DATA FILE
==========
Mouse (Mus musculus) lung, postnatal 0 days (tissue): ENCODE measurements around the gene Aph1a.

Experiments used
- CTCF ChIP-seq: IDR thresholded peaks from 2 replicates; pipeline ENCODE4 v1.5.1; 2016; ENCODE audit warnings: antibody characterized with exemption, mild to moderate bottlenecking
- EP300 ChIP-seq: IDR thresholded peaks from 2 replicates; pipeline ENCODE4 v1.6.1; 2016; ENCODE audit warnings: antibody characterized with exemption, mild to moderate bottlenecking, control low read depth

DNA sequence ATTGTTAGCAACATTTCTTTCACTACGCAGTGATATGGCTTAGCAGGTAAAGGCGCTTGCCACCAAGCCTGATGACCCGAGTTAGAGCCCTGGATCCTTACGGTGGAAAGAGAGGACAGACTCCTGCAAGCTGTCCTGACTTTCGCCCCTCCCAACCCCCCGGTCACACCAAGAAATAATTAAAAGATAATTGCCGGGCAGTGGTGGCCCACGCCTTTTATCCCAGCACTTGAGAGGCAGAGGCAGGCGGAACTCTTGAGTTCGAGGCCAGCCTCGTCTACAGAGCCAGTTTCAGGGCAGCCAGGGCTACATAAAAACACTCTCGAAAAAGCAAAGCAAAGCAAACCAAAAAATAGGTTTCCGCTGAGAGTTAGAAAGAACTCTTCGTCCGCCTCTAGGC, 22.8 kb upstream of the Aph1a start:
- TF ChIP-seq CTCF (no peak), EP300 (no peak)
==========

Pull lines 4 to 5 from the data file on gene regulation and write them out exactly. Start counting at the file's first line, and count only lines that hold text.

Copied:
- EP300 ChIP-seq: IDR thresholded peaks from 2 replicates; pipeline ENCODE4 v1.6.1; 2016; ENCODE audit warnings: antibody characterized with exemption, mild to moderate bottlenecking, control low read depth

DNA sequence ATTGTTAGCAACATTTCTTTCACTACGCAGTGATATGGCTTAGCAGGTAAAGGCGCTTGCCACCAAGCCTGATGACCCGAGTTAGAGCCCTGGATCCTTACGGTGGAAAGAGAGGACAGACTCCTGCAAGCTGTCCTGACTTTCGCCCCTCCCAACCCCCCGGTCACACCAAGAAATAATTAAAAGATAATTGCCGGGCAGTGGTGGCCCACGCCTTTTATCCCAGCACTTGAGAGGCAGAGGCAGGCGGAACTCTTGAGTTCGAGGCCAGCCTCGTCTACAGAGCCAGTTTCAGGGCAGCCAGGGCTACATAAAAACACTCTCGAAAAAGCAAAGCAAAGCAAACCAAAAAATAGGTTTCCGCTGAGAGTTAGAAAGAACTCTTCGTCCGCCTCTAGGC, 22.8 kb upstream of the Aph1a start: